where${\widehat{\mathit{\mu}}}_{0}^{\left(1\right)}$=${({\widehat{\mu}}_{0},{\widehat{\mu}}_{0},\dots ,{\widehat{\mu}}_{0})}^{t}$ and${\widehat{\mathit{\mu}}}_{0}^{\left(2\right)}$=${({\widehat{\mu}}_{0},{\widehat{\mu}}_{0},\dots ,{\widehat{\mu}}_{0})}^{t}$ are the grand mean vectors, and${\widehat{\mathit{\Sigma}}}_{t{n}_{1}}=\left({\widehat{\sigma}}_{t}^{2}\right){\mathit{I}}_{{n}_{1}}+$$\left({\tau}_{0}^{2}\right){\mathit{M}}_{{n}_{1}}$ and${\widehat{\mathit{\Sigma}}}_{t{n}_{2}}=\left({\widehat{\sigma}}_{t}^{2}\right){\mathit{I}}_{{n}_{2}}+\left({\tau}_{0}^{2}\right){\mathit{M}}_{{n}_{2}}$ are the exchangeable covariance matrices in two user defined groups. Both the *β*-weight functions defined by equations (17) and (18) for genes *t* = 1,2,…,*T* produce weights that are between 0 and 1 for any data vector y_{
t
}.

Because, both weight functions are the negative exponential function of the squared Mahalanobis Distance (MD) defined by${\mathrm{MD}}_{t}={({\mathit{y}}_{t}-{\widehat{\mathit{\mu}}}_{0})}^{\u2033}{\widehat{\mathit{\Sigma}}}^{-1}({\mathit{y}}_{t}-{\widehat{\mathit{\mu}}}_{0})\ge 0$ between the data vector y_{
t
} and and the mean vector${\widehat{\mathit{\mu}}}_{0}$. From equations (17) and (18), the *β*-weight for gene *t* decreases when MD_{
t
} increases and increases when MD_{
t
} decreases. That is, the *β*-weight for a gene *t* becomes smaller (≥ 0) when y_{
t
} is contaminated by outliers, and larger (≤ 1) when it is not contaminated.

*β*-weights compared to the predicted distribution under the assumption that the model is correct and the data is free from outliers. To investigate this further, we start with the case where the predicted distribution can be obtained theoretically. When the normality assumptions hold and there are no outliers, and when the gene-specific variance is known for EE genes, the cumulative distribution of the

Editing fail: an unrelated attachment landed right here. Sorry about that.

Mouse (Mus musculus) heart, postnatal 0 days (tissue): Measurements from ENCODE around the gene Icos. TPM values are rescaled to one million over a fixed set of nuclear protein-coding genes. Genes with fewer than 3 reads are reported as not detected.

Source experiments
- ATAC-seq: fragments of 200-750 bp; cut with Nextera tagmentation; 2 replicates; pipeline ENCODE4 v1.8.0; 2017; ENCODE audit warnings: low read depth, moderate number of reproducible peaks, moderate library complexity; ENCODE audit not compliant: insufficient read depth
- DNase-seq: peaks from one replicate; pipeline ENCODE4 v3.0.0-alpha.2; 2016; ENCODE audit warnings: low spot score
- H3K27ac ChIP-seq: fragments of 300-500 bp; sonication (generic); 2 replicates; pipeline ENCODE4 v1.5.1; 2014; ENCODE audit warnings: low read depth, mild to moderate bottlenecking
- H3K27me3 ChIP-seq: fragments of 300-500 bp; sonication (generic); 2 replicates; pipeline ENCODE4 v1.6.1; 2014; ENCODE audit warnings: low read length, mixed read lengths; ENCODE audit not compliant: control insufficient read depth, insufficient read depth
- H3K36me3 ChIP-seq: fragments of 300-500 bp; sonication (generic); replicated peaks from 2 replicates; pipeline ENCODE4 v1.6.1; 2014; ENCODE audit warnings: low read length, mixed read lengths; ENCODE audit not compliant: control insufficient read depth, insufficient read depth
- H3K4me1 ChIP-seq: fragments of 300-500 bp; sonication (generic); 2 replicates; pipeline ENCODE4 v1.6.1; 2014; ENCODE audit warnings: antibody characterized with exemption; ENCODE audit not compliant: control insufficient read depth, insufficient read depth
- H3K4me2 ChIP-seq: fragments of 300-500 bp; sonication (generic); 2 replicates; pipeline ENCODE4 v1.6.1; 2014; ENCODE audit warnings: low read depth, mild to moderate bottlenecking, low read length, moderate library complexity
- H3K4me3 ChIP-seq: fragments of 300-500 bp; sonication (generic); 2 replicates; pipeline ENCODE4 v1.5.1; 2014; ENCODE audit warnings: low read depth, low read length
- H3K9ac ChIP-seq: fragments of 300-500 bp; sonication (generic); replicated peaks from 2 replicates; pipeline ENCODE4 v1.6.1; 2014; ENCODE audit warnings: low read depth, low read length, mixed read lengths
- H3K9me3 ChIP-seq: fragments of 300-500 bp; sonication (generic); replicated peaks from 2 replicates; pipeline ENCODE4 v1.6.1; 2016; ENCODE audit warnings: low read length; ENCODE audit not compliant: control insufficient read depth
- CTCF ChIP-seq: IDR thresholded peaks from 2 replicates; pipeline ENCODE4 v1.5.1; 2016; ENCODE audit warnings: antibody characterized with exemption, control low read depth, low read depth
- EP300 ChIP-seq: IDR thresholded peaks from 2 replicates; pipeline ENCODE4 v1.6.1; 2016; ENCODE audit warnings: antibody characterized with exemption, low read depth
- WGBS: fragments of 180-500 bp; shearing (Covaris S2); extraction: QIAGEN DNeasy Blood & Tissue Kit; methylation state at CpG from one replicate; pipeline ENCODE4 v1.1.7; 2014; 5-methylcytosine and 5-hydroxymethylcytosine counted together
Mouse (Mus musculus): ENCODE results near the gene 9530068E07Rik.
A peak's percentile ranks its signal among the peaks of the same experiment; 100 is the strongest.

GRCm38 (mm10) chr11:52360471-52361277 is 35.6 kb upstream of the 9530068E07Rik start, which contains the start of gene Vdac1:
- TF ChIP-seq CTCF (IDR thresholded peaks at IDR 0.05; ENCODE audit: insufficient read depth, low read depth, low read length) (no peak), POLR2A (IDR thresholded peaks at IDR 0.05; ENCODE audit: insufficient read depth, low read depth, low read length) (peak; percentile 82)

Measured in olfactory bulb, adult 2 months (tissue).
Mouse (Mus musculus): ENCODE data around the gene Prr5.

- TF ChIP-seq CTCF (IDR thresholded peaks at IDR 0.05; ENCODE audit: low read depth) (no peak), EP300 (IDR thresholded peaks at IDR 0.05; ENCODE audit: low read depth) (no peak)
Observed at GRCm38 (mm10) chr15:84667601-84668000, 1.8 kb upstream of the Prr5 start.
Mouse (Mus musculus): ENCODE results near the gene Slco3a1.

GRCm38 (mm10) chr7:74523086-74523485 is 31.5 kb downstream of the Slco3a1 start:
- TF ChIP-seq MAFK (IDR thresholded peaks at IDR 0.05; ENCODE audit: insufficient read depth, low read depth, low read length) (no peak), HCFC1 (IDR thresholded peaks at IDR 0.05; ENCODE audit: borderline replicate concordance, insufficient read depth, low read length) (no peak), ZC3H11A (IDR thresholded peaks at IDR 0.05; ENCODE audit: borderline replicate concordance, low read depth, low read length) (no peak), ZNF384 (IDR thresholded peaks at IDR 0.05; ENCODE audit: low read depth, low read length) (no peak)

*β*-weight${w}_{t}={\varphi}_{\beta}\left({\mathit{y}}_{t}\right|\mathit{\theta},{\sigma}_{t}^{2},k=0)$ for gene

*t*with known gene specific variance (${\sigma}_{t}^{2}$) becomes,

which implies that *w*_{
t
}follows$\frac{2}{\beta \times {w}_{0}}{p}_{{\chi}_{\left(n\right)}^{2}}(-\frac{2}{\beta}log{w}_{0})$, where${\chi}_{\left(n\right)}^{2}$ denotes the chi-square variable which assumes values$-\frac{2}{\beta}log{w}_{0}$ for 0 < *w*_{0} ≤ 1, with *n* degrees of freedom. Similarly, for DE genes (18) the *β*-weight${w}_{t}={\varphi}_{\beta}\left({\mathit{y}}_{t}\right|\mathit{\theta},{\sigma}_{t}^{2},k=1)$ also follows$\frac{2}{\beta \times {w}_{0}}{p}_{{\chi}_{(n={n}_{1}+{n}_{2})}^{2}}(-\frac{2}{\beta}log{w}_{0})$, for 0 < *w*_{0} ≤ 1 using the additive property of *χ*^{2} distributions.

*β*-weights is obtained by parametric bootstrapping. Thus statistically, we can examine whether or not a gene is contaminated by outliers using either one of the two

*β*-weight functions because both weight functions follow the same distribution and show similar trends for the observed weights of both gene expression patterns (DE and EE). However, the

*t*th gene is defined as contaminated by outliers if

*ξ*

_{ p }is the

*p*-quantile of the

*β*-weights defined by

*p*= 10

^{−5}for the detection of contaminating genes. Then we compute the

*β*-PPDE using equation (5) updating the measurements in the contaminated genes. To compute the

*β*-PPDE with respect to a contaminating gene expression, say, for example,${\mathit{y}}_{t}=\left({\mathit{y}}_{t}^{\left(1\right)}:{\mathit{y}}_{t}^{\left(2\right)}\right)$ by equation (5), we modify the contaminated measurements in${\mathit{y}}_{t}^{\left(g\right)}$ using the robust mean${\widehat{\mu}}_{\mathrm{tg}}$ obtained iteratively using equation (13). Here${y}_{\mathrm{ti}}^{\left(g\right)}$ is taken to be the

*i*th contaminated measurement of${\mathit{y}}_{t}^{\left(g\right)}$ in group

*g*=1, 2 if

*α*

_{ p }is the

*p*-quantile of the

*β*-weights defined by

Here${\psi}_{\beta}\left({y}_{\mathrm{ti}}^{\left(g\right)}\right|{\mu}_{\mathrm{tg}},{\sigma}_{\mathrm{tg}}^{2})$ is the *β*-weight function that is used to compute the robust mean and variance (14), which follows$\frac{2}{\beta \times {w}_{0}}{p}_{{\chi}_{\left(1\right)}^{2}}(-\frac{2}{\beta}log{w}_{0})$, where${\chi}_{\left(1\right)}^{2}$ denotes the chi-square variable which assumes values of$-\frac{2}{\beta}log{w}_{0}$ for 0 < *w*_{0} ≤ 1, with 1 degree of freedom. However, we can set an arbitrary threshold (*α*_{0} = 0.2 ) to detect contaminated measurements with weights that are below the threshold, because weights are close to zero for outlying/extreme observations.

### Simulated data that were used to examine the performance of the *β*-EB approach